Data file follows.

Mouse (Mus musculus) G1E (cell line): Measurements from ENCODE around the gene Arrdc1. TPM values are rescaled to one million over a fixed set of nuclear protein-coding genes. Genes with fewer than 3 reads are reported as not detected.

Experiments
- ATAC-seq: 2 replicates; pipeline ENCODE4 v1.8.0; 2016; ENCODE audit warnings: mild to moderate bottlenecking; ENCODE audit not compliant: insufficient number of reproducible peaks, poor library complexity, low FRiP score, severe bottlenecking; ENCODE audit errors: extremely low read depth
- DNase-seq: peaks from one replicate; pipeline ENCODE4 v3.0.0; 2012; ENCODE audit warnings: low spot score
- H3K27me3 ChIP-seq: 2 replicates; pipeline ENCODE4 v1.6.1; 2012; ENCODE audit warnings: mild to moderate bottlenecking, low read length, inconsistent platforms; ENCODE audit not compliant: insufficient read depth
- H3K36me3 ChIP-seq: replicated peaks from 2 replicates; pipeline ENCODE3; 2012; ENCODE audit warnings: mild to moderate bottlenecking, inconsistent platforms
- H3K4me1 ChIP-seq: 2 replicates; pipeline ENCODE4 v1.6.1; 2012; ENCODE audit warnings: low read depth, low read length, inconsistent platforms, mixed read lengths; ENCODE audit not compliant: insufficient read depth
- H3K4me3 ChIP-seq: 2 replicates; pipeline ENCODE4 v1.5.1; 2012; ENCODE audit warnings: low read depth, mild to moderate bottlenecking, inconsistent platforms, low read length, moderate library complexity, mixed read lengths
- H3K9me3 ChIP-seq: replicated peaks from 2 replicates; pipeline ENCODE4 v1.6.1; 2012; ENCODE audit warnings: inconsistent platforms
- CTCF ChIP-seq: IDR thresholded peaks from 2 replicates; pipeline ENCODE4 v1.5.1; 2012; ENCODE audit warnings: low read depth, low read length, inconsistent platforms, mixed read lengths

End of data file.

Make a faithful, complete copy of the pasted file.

Mouse (Mus musculus) G1E (cell line): Measurements from ENCODE around the gene Arrdc1. TPM values are rescaled to one million over a fixed set of nuclear protein-coding genes. Genes with fewer than 3 reads are reported as not detected.

Experiments
- ATAC-seq: 2 replicates; pipeline ENCODE4 v1.8.0; 2016; ENCODE audit warnings: mild to moderate bottlenecking; ENCODE audit not compliant: insufficient number of reproducible peaks, poor library complexity, low FRiP score, severe bottlenecking; ENCODE audit errors: extremely low read depth
- DNase-seq: peaks from one replicate; pipeline ENCODE4 v3.0.0; 2012; ENCODE audit warnings: low spot score
- H3K27me3 ChIP-seq: 2 replicates; pipeline ENCODE4 v1.6.1; 2012; ENCODE audit warnings: mild to moderate bottlenecking, low read length, inconsistent platforms; ENCODE audit not compliant: insufficient read depth
- H3K36me3 ChIP-seq: replicated peaks from 2 replicates; pipeline ENCODE3; 2012; ENCODE audit warnings: mild to moderate bottlenecking, inconsistent platforms
- H3K4me1 ChIP-seq: 2 replicates; pipeline ENCODE4 v1.6.1; 2012; ENCODE audit warnings: low read depth, low read length, inconsistent platforms, mixed read lengths; ENCODE audit not compliant: insufficient read depth
- H3K4me3 ChIP-seq: 2 replicates; pipeline ENCODE4 v1.5.1; 2012; ENCODE audit warnings: low read depth, mild to moderate bottlenecking, inconsistent platforms, low read length, moderate library complexity, mixed read lengths
- H3K9me3 ChIP-seq: replicated peaks from 2 replicates; pipeline ENCODE4 v1.6.1; 2012; ENCODE audit warnings: inconsistent platforms
- CTCF ChIP-seq: IDR thresholded peaks from 2 replicates; pipeline ENCODE4 v1.5.1; 2012; ENCODE audit warnings: low read depth, low read length, inconsistent platforms, mixed read lengths